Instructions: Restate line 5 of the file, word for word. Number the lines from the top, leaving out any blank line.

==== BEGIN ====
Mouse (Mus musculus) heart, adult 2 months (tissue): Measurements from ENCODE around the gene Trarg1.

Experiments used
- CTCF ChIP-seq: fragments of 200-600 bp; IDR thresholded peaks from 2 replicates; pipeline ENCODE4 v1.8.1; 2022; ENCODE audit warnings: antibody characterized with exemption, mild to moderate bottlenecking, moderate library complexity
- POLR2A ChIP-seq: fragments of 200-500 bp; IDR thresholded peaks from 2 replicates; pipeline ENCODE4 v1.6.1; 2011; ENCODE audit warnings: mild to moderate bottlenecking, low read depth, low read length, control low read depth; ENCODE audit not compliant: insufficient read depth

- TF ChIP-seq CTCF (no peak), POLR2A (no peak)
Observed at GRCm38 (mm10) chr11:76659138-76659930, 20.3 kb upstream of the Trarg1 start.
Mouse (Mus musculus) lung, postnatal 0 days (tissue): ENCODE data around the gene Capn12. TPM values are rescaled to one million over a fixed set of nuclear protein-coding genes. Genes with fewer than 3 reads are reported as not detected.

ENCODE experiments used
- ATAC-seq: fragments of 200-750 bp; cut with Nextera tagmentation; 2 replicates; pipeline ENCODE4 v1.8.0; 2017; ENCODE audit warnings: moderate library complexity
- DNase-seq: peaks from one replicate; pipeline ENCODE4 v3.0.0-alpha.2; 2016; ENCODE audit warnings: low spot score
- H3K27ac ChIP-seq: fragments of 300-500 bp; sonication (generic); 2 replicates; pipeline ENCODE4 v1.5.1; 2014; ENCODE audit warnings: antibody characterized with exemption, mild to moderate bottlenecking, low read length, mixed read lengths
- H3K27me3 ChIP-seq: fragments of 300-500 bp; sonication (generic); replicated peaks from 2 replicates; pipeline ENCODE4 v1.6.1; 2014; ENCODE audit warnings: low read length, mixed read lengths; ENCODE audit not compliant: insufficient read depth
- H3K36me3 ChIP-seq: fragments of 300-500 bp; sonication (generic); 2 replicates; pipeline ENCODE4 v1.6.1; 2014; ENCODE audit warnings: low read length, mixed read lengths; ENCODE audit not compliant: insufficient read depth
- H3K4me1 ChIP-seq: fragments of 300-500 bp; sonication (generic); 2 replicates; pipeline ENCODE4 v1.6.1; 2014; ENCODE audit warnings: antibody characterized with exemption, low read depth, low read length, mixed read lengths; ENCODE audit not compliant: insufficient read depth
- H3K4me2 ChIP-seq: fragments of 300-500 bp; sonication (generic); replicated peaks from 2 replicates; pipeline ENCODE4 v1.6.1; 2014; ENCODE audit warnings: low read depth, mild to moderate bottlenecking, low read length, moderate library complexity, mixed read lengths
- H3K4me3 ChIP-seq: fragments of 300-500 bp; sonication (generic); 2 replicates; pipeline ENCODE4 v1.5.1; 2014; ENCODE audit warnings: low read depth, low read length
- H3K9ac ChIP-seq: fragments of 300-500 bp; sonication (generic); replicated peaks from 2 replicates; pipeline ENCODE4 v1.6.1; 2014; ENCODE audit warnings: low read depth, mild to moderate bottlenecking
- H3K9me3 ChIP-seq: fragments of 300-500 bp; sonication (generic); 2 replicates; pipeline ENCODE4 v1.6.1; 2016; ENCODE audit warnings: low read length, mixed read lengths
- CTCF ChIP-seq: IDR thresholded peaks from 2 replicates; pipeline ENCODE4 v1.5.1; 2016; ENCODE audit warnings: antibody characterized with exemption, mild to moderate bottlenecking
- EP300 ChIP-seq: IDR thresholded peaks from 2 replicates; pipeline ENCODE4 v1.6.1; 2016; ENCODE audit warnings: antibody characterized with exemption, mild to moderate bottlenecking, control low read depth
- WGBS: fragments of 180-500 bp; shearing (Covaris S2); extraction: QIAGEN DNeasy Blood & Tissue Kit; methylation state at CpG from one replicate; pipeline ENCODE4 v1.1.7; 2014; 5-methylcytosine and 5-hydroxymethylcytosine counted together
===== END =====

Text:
- TF ChIP-seq CTCF (no peak), POLR2A (no peak)